Marginalism generally includes the study of marginal theories and relationships within economics. The key focus of marginalism is how much extra use is gained from incremental increases in the quantity of goods created, sold, etc. and how these measures relate to consumer choice and demand.
Marginalism covers such topics as marginal utility, marginal gain, marginal rates of substitution, and opportunity costs, within the context of consumers making rational choices in a market with known prices. These areas can all be thought of as popular schools of thought surrounding financial and economic incentives.
The idea of marginalism and its use in establishing market prices, as well as supply and demand patterns, was popularized by British economist Alfred Marshall in a publication dating back to 1890.
Marginalism is sometimes criticized as one of the “fuzzier” areas of economics, as much of what is proposed is hard to accurately measure, such as an individual consumers’ marginal utility. Also, marginalism relies on the assumption of (near) perfect markets, which do not exist in the practical world. Still, the core ideas of marginalism are generally accepted by most economic schools of thought and are still used by businesses and consumers to make choices and substitute goods.
Modern marginalism approaches now include the effects of psychology or those areas that now encompass behavioral economics. Reconciling neoclassic economic principles and marginalism with the evolving body of behavioral economics is one of the exciting emerging areas of contemporary economics.
Incrementalism is a method of working by adding to a project using many small incremental changes instead of a few (extensively planned) large jumps. Logical incrementalism implies that the steps in the process are sensible. Logical incrementalism focuses on “the Power-Behavioral Approach to planning rather than to the Formal Systems Planning Approach”. In public policy, incrementalism is the method of change by which many small policy changes are enacted over time in order to create a larger broad based policy change. This was the theoretical policy of rationality developed by Lindblom to be seen as a middle way between the rational actor model and bounded rationality, as both long term goal driven policy rationality and satisficing were not seen as adequate.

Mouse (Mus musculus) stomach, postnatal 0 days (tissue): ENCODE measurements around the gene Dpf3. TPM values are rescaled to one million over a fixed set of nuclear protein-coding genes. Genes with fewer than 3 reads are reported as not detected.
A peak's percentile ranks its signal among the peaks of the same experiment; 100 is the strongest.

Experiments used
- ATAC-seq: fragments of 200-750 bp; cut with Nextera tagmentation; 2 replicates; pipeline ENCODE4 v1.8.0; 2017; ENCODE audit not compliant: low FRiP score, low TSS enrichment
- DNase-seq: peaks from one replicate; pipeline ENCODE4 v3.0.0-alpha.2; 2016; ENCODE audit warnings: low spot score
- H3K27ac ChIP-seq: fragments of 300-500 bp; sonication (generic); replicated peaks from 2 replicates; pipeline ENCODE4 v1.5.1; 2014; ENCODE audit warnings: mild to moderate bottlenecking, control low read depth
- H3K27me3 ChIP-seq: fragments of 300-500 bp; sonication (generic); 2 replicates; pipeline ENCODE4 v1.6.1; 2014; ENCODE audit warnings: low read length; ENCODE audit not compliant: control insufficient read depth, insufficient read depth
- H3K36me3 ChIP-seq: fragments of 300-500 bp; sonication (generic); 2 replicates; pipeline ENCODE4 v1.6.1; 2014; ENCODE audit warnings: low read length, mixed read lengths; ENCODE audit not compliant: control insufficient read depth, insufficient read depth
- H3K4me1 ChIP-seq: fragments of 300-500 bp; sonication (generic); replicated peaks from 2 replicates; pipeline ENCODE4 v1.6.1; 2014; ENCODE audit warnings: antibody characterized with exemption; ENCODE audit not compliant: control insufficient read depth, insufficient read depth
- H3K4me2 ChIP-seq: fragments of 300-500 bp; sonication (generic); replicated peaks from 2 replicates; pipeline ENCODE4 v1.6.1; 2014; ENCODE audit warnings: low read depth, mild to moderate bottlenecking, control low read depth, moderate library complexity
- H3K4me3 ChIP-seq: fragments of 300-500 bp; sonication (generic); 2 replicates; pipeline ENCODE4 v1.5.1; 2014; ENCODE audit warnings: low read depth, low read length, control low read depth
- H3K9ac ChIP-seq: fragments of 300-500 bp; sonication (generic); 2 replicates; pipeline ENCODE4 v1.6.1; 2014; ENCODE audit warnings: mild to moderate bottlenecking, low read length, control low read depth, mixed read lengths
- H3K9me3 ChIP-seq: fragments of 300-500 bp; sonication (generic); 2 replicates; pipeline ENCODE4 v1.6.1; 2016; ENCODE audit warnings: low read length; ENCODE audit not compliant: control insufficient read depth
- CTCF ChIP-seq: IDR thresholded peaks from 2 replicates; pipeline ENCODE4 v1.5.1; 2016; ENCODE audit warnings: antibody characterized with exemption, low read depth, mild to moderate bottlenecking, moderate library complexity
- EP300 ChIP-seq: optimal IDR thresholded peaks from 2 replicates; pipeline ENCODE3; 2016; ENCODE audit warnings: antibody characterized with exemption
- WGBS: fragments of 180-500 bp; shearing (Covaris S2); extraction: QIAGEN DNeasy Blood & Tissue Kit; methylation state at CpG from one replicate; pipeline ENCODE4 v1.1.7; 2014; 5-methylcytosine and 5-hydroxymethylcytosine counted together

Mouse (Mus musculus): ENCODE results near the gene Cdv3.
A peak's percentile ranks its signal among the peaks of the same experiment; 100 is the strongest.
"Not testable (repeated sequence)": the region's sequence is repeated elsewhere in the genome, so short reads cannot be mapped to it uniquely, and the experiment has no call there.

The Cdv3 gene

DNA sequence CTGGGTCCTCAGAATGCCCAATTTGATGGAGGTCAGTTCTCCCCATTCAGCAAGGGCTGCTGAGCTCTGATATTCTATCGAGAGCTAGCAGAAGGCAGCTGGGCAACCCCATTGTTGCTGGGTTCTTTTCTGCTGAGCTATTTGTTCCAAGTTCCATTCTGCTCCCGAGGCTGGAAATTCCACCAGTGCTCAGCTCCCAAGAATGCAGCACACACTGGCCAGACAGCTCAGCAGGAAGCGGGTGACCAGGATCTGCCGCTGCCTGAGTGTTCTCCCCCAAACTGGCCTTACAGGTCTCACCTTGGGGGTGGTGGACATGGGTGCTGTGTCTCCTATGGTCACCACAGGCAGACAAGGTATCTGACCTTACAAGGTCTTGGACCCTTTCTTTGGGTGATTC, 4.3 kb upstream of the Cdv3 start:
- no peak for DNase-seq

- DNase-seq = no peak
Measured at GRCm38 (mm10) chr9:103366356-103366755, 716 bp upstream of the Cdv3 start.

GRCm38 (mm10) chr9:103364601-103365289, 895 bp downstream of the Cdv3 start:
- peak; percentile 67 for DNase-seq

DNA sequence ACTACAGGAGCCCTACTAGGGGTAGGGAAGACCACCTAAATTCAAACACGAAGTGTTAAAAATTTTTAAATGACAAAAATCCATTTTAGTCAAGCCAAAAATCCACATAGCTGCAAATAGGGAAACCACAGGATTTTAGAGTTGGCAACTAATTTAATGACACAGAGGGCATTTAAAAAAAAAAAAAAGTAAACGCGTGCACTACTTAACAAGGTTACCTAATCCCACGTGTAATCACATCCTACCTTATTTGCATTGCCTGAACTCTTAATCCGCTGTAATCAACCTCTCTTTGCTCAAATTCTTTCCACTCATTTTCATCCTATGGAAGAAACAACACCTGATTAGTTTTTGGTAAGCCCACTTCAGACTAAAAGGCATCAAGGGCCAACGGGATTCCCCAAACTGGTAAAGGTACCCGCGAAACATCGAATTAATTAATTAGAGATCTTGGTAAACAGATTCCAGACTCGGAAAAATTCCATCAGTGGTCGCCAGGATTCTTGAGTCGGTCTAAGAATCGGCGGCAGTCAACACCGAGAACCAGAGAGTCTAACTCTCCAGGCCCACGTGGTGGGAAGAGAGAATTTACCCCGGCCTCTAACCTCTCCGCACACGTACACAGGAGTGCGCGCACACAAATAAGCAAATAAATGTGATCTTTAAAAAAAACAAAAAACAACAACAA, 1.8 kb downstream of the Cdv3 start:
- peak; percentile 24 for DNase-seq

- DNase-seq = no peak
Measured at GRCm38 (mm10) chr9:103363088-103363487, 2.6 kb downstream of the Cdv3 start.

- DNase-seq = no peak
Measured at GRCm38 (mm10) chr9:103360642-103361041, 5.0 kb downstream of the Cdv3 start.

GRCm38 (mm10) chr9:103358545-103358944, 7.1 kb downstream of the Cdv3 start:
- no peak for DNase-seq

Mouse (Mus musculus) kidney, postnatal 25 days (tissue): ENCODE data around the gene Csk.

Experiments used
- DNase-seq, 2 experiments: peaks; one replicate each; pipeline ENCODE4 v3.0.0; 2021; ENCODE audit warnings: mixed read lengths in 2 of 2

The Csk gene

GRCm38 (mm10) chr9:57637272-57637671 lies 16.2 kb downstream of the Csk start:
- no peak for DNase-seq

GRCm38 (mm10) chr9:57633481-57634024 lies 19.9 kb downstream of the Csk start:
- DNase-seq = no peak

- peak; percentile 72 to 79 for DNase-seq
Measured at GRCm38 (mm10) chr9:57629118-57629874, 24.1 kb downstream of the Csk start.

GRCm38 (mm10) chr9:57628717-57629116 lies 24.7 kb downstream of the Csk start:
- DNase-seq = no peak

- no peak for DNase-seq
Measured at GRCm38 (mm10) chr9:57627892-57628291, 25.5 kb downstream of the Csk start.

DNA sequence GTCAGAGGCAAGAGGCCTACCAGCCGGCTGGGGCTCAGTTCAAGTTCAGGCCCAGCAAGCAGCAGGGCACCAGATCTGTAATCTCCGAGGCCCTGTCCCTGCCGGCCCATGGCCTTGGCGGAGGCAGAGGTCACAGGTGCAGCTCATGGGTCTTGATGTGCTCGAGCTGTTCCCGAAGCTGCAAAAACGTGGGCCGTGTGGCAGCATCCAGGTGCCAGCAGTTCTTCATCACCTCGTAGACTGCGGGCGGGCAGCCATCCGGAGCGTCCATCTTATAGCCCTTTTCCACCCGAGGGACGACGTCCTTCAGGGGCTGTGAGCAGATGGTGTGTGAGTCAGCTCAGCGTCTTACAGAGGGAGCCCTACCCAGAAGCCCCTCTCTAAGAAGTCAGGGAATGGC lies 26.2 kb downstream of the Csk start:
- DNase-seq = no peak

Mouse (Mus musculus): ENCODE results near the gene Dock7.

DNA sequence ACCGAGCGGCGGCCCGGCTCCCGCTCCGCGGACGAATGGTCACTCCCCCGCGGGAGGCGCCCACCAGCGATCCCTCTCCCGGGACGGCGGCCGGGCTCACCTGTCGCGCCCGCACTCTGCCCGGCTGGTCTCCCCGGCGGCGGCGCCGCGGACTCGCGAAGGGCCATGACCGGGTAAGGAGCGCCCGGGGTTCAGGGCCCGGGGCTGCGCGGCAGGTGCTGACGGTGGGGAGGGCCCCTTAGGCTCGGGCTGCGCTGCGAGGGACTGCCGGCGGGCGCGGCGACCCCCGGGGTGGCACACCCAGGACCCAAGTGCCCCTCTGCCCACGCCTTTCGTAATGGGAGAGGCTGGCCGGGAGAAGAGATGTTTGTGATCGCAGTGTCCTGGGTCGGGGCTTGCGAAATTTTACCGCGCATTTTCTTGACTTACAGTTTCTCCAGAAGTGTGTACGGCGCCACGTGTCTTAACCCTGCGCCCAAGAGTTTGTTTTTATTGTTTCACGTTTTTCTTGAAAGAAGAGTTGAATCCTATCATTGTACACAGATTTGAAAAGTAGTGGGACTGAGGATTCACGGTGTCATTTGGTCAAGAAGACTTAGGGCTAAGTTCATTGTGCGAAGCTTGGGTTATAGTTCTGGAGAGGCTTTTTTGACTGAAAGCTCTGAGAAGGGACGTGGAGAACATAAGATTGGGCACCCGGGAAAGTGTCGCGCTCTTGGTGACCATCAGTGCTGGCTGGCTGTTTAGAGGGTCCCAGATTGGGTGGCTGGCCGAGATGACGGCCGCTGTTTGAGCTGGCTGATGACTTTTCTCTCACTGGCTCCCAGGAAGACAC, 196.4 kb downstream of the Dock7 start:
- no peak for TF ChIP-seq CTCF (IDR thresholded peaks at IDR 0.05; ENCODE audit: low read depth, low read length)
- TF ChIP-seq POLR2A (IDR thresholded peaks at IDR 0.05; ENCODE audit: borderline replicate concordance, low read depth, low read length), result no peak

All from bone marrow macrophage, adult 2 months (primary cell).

Most people use incrementalism without ever needing a name for it because it is the natural and intuitive way to tackle everyday problems, such as making coffee or getting dressed. These actions normally don’t require extensive planning and problems can be dealt with one at a time as they arise.
Even in processes that involve more extensive planning, incrementalism is often an important tactic for dealing reactively with small details. For example, one might plan a route for a driving trip on a map, but one would not typically plan in advance where to change lanes or how long to stop at each streetlight.
The political scientist Charles E. Lindblom developed Incrementalism in the mid 1950s. “The Science of Muddling Through” (1959), was an essay Lindblom wrote to help policymakers understand why they needed to consider a different approach when making policy changes. The goal for the new perspective of Incrementalism was for policy makers to avoid making changes before they really engaged and rationally thought through the issue.
Advantages of incrementalism
The advantages of incrementalism over other formal systems is that no time is wasted planning for outcomes which may not occur.
(i) Politically expedient
Since it does not involve any radical and complete changes, it is easily accepted and therefore the process is expedient.
It is very simple to understand. Compared to some of the other budgeting methods used in business, it is one of the easiest to put in practice one does not have to be an accountant or have much experience in business to use this form of budgeting.
(iii) Gradual change
A very stable budget exists from one period to the next and allows for gradual change within the company. Many managers are intimidated by large budget increases from one period to the next. This type of budget will not cause that problem because it is based on the previous period’s budget.
It is very flexible. Doing it from one month to the next allows one to see change very quickly when a new policy or budget is implemented.
(v) Avoiding conflict
Companies with many different departments often run into conflict between departments because of their different budgets. With this method of budgeting, it is easier to keep everyone on the same page and avoid conflicts between departments.